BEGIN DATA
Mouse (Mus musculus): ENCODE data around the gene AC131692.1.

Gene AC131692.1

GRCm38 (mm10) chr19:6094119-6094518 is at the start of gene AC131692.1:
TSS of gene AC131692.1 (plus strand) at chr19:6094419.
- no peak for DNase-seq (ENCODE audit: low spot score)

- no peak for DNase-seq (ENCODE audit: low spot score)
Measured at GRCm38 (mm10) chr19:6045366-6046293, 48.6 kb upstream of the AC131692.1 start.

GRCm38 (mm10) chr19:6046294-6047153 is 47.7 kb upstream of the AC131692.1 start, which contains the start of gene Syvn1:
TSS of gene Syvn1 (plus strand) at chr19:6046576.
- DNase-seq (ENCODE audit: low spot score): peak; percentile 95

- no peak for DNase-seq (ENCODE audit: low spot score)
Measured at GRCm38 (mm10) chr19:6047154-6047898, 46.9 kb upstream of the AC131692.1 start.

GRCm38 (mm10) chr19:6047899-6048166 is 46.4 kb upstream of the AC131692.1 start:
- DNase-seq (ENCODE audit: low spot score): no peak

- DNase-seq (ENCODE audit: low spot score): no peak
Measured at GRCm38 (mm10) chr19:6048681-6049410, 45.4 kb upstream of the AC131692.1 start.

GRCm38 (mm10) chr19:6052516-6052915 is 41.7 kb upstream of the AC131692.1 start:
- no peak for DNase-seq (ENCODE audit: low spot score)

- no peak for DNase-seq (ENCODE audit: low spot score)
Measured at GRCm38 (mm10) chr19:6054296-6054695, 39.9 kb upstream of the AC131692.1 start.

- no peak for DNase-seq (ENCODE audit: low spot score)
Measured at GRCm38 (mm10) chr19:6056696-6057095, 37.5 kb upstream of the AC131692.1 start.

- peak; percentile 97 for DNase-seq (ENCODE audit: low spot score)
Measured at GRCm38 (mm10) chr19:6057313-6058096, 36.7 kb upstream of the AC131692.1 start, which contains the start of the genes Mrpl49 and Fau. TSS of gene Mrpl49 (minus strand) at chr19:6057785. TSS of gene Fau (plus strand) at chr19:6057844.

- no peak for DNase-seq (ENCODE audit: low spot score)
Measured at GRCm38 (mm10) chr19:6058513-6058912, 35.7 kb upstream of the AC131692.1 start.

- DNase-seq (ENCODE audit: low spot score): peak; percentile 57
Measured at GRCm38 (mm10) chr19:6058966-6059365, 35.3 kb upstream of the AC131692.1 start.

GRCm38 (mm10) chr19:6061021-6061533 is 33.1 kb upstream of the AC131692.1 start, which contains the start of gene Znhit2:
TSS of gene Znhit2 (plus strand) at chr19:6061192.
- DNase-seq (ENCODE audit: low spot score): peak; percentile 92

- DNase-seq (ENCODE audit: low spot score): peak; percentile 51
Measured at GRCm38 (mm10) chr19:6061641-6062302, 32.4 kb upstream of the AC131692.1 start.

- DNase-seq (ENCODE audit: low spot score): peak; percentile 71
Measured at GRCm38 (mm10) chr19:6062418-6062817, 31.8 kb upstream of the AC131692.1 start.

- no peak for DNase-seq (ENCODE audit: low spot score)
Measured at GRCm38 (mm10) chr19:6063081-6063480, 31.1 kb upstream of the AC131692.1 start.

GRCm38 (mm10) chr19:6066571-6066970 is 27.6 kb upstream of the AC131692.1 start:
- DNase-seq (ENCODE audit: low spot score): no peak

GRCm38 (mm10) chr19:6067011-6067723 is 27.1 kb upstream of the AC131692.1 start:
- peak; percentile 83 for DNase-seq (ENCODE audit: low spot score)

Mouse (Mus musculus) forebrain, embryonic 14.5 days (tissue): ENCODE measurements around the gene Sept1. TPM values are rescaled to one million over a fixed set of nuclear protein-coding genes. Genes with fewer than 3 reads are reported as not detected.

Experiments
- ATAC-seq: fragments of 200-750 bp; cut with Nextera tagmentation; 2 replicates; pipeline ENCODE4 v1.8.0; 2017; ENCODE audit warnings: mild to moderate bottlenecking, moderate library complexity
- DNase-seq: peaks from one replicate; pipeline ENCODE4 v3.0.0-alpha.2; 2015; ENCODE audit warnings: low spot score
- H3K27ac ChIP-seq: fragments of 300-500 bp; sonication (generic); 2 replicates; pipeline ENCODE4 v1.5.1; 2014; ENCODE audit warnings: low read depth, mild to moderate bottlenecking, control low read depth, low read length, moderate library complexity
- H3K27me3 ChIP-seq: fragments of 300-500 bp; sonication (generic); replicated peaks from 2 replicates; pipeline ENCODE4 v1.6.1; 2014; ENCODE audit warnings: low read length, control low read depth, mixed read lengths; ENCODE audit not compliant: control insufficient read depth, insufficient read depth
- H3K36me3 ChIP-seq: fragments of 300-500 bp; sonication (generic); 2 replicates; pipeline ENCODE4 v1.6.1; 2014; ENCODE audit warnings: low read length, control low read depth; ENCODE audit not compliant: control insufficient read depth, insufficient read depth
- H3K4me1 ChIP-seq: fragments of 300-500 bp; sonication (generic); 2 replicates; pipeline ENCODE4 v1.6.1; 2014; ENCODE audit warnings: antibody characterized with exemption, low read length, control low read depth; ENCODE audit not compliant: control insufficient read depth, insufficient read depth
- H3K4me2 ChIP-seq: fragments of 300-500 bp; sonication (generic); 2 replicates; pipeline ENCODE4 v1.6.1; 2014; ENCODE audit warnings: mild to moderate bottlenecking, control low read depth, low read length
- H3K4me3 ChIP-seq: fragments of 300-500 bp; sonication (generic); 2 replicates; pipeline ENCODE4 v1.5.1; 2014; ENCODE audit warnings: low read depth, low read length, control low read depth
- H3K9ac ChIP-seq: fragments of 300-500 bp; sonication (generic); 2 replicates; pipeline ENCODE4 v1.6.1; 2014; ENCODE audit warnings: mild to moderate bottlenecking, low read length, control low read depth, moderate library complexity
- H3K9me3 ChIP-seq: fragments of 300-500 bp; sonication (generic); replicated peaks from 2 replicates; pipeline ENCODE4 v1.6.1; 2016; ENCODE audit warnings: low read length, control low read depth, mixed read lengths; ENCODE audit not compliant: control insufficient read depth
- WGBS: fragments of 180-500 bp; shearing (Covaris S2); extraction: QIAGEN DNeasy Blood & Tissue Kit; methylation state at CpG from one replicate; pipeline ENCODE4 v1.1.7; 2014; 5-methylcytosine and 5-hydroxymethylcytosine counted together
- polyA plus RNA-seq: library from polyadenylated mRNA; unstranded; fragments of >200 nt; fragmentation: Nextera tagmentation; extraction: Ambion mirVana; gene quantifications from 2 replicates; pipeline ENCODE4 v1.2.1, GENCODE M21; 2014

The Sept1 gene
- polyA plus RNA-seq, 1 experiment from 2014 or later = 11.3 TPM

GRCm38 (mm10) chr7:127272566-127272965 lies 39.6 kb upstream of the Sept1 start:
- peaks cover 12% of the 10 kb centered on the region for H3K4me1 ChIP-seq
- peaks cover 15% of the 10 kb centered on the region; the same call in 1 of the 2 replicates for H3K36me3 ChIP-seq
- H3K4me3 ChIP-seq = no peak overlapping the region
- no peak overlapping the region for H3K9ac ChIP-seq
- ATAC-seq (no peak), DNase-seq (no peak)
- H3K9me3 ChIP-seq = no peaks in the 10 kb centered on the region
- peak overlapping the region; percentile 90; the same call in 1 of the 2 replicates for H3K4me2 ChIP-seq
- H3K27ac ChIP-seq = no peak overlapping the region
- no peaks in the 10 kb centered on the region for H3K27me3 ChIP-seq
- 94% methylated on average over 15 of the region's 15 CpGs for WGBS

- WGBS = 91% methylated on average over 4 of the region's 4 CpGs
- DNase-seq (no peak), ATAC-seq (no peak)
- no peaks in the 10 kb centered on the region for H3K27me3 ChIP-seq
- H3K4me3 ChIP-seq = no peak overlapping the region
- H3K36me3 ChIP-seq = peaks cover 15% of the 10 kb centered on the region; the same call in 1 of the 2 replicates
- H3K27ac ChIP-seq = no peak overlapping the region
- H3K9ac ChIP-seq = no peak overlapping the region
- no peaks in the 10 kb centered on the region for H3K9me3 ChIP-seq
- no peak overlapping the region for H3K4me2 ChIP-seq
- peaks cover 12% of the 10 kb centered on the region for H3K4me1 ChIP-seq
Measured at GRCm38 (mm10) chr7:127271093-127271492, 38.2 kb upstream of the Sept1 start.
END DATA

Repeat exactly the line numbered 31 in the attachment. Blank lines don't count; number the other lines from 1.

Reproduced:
- DNase-seq (ENCODE audit: low spot score): peak; percentile 92